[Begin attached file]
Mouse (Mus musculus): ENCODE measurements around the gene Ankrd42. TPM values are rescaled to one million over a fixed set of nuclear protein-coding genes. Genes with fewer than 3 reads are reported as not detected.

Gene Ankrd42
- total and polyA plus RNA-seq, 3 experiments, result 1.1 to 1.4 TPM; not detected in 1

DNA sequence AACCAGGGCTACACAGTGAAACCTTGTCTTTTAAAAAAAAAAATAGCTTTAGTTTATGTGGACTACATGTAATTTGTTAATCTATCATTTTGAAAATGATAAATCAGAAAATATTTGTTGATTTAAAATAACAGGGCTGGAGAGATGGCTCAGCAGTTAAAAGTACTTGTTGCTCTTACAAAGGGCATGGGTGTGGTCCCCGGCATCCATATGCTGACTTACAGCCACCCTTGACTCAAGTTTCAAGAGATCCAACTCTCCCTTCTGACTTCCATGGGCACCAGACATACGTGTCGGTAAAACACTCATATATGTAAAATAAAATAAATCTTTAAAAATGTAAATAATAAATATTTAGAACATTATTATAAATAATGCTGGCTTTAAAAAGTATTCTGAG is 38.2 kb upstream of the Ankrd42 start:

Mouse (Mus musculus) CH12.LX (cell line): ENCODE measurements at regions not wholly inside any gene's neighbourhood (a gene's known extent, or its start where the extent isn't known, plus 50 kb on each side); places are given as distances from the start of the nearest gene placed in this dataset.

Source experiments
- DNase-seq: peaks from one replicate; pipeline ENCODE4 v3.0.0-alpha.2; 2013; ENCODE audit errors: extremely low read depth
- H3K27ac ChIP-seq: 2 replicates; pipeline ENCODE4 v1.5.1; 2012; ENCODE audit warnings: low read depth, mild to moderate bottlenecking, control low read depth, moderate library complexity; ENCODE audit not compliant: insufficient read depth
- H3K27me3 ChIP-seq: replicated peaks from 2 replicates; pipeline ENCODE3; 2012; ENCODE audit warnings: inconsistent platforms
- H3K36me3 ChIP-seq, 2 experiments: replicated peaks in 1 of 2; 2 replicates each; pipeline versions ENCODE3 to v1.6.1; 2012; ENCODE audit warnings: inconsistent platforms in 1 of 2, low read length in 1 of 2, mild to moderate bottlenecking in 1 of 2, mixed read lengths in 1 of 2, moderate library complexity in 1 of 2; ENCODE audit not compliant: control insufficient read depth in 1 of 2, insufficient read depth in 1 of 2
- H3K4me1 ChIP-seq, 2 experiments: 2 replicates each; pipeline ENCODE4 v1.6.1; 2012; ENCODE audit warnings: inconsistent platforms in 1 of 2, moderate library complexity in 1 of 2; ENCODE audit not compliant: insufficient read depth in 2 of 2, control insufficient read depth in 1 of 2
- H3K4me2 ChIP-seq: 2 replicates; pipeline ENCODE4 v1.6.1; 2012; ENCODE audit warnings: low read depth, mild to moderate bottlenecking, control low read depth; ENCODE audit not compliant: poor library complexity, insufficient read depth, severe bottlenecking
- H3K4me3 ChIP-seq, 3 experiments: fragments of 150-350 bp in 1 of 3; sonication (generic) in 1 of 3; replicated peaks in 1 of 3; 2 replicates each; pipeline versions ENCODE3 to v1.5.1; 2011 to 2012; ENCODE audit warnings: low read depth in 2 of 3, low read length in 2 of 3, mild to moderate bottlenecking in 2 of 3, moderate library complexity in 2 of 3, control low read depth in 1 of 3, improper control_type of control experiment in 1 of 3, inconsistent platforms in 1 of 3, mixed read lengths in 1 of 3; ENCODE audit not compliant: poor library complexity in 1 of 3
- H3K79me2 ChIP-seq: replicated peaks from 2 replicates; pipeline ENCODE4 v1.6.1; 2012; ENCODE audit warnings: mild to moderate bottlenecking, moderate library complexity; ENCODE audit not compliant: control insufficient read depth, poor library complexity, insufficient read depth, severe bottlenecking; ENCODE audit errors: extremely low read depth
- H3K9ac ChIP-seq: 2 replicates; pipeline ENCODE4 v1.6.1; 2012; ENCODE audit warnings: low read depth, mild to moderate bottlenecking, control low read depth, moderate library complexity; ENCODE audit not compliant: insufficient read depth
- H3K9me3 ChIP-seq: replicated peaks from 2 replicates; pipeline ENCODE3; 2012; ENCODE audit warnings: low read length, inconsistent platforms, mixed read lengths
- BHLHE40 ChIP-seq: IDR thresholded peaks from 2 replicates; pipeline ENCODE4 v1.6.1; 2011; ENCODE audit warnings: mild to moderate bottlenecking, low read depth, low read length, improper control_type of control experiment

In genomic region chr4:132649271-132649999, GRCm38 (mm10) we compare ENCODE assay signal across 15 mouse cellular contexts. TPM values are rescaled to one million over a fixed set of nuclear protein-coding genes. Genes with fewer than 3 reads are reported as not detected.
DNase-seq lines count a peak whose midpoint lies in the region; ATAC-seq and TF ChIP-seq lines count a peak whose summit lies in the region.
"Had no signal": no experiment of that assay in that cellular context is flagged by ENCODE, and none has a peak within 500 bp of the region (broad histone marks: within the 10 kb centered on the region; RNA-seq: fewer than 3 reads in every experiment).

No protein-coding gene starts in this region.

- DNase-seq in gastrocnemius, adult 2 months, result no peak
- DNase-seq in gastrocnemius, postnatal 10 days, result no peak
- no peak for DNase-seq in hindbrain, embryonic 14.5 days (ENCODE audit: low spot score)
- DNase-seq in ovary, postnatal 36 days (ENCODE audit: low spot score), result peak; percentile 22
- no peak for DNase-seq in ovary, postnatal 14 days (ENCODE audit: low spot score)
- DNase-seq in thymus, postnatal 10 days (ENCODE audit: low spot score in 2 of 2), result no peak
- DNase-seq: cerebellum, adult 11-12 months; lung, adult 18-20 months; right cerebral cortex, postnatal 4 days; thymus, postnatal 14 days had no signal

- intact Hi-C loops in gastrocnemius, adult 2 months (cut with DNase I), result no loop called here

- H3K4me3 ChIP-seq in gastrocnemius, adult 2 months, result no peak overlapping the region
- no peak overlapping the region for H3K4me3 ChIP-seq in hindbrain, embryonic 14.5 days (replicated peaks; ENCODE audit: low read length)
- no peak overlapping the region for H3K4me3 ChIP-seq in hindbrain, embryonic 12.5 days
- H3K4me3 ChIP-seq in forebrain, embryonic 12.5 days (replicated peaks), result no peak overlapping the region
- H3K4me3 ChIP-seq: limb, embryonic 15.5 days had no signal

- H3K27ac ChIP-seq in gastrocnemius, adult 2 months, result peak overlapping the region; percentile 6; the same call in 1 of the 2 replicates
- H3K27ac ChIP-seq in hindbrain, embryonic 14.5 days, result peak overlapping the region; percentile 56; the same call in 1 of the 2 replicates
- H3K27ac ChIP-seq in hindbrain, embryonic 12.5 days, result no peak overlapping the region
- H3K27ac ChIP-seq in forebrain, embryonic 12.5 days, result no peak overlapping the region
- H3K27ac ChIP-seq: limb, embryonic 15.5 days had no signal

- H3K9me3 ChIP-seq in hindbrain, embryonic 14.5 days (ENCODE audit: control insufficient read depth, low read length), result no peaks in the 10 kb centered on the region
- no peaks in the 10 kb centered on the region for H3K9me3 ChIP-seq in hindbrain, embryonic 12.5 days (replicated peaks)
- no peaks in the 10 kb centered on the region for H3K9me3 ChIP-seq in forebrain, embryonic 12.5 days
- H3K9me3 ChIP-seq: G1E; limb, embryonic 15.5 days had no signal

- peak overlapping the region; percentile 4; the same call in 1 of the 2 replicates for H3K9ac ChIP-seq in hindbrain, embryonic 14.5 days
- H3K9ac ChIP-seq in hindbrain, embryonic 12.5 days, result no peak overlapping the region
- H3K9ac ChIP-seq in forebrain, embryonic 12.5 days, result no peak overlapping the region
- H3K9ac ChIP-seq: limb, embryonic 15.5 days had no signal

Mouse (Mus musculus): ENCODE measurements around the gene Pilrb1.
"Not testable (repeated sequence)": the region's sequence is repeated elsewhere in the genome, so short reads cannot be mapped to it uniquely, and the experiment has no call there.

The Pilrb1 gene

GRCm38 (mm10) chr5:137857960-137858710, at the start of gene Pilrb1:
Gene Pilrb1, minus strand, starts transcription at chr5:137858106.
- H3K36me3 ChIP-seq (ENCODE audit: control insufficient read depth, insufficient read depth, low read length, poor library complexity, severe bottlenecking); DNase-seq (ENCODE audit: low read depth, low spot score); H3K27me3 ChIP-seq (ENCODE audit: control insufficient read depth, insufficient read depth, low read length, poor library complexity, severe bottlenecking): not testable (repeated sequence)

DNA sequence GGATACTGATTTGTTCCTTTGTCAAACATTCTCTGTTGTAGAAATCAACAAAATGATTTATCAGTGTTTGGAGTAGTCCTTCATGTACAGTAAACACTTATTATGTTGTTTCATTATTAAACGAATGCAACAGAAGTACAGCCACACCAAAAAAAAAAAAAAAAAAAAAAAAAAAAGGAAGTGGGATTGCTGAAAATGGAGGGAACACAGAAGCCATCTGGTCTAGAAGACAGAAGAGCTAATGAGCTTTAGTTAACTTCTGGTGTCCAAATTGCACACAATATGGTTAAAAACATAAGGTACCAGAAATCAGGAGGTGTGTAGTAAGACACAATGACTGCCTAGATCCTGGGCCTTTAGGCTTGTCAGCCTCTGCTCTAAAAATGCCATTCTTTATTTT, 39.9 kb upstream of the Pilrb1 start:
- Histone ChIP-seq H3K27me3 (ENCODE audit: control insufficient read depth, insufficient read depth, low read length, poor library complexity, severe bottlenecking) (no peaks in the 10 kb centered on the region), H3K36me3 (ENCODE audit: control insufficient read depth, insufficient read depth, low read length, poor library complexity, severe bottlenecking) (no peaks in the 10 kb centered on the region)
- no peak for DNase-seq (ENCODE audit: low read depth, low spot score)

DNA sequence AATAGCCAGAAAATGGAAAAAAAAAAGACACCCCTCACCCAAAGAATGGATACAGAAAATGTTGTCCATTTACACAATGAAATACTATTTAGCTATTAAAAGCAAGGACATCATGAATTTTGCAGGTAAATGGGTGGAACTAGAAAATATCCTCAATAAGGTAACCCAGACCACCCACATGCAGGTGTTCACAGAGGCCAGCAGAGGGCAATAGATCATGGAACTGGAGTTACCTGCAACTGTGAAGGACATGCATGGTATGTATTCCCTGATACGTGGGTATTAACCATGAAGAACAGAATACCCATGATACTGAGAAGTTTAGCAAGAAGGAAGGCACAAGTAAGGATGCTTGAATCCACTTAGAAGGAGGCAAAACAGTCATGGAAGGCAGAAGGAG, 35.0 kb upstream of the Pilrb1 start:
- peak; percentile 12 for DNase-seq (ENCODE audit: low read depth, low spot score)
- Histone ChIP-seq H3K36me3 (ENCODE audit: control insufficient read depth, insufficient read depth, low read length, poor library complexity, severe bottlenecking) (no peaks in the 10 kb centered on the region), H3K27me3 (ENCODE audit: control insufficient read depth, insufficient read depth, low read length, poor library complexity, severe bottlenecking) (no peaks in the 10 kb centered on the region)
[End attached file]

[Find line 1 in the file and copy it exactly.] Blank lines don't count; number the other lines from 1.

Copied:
Mouse (Mus musculus): ENCODE measurements around the gene Ankrd42. TPM values are rescaled to one million over a fixed set of nuclear protein-coding genes. Genes with fewer than 3 reads are reported as not detected.